Billions and billions served
If you thought that the idea of a Starbucks being on every corner in the world was a laughable exaggeration, guess again. Starbucks will become bigger than McDonald's in the next few years, according to Mark Kalinowiski, an analyst at Nomura. "We believe that it is only a matter of time before Starbucks overtakes McDonald’s as the largest market cap restaurant stock, although likely not in 2017," Kalinowski wrote in a message to investors. So if you can't be bothered to cross the street to get a latte, just wait. A Starbucks should pop up on your side of the block within a matter of minutes.
The notion that Starbucks could become bigger than McDonald's is no small feat. Think about it: McDonald's first went nationwide in the 1950s, and opened its first international outposts in the 1970s. By comparison, Starbucks expanded nationally in the early 1990s, and opened international outposts in 1997. McDonald's was the first company to master the chain model in the first place. Within half a decade, Starbucks could eclipse McDonald's by opening 37,000 stores worldwide, compared to the 36,615 McDonald's openings that occurred as of September 2016. Although Starbucks isn't quite there yet, they will be soon.
The idea that Starbucks could become bigger than McDonald's is hard to wrap one's head around: For decades, McDonald's was the default symbol of international expansion of American culture. Hell, Naomi Klein used McDonald's as a key example of how US culture expands internationally by way of fast-food chains in her seminal book, No Logo. McDonald's became the symbol of western prosperity in the 1990s; Russia's first McDonald's franchise had lines around the block when it opened on January 31, 1990, in Moscow, and there's even a McDonald's in the Negev desert in Israel.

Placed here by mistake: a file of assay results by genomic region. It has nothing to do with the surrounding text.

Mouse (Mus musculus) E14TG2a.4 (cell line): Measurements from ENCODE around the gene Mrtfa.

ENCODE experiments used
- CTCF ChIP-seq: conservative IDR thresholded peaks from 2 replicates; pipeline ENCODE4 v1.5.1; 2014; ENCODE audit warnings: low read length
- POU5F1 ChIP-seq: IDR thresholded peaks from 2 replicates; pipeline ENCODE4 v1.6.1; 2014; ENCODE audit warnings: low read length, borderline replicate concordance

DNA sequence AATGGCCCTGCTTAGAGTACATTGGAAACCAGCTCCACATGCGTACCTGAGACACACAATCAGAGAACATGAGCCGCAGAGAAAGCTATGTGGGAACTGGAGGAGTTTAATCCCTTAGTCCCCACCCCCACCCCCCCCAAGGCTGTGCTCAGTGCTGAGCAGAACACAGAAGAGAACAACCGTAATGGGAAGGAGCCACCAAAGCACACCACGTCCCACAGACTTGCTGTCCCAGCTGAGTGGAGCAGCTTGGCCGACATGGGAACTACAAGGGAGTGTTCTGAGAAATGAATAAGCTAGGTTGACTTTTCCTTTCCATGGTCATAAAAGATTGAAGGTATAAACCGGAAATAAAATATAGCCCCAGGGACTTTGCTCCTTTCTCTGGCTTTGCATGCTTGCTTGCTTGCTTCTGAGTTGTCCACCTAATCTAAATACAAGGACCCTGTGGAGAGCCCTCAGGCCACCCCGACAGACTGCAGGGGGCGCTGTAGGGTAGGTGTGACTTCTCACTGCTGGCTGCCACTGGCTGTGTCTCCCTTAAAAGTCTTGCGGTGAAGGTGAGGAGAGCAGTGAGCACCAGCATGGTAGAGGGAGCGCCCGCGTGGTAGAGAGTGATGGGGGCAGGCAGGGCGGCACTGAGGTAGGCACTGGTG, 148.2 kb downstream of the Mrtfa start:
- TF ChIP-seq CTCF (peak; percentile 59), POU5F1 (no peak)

But by the mid 2010s, McDonald's faced an identity crisis. Second-wave coffee chains like Starbucks began serving food in addition to upscale coffee and tea-based beverages. They also designed their stores to be customer-friendly, encouraging visitors to linger inside and stay a while instead of forcing them to sit on hard plastic seats at immovable tables. Going to McDonald's wasn't a destination like it was for Starbucks, which was a status symbol in addition to a place to hang out. So as McDonald's looks to roll out more customer-friendly locations through McCafe rebrands, serving all-day breakfast, and by making McDonald's coffee better, the venerable chain still finds itself playing catch-up to its competitors.
But even as McDonald's tries to hold on to its market supremacy, it might be fighting a losing battle. Starbucks is in its ascendancy by way of new drinks, menu items, upscale coffee offerings, and a global demand for its products. There's every reason to wonder if McDonald's has hit its saturation point—an issue that Starbucks hasn't yet encountered. And if that proves true, it looks like the Starbucks logo might be a more ubiquitous sighting than McDonald's' golden arches very soon.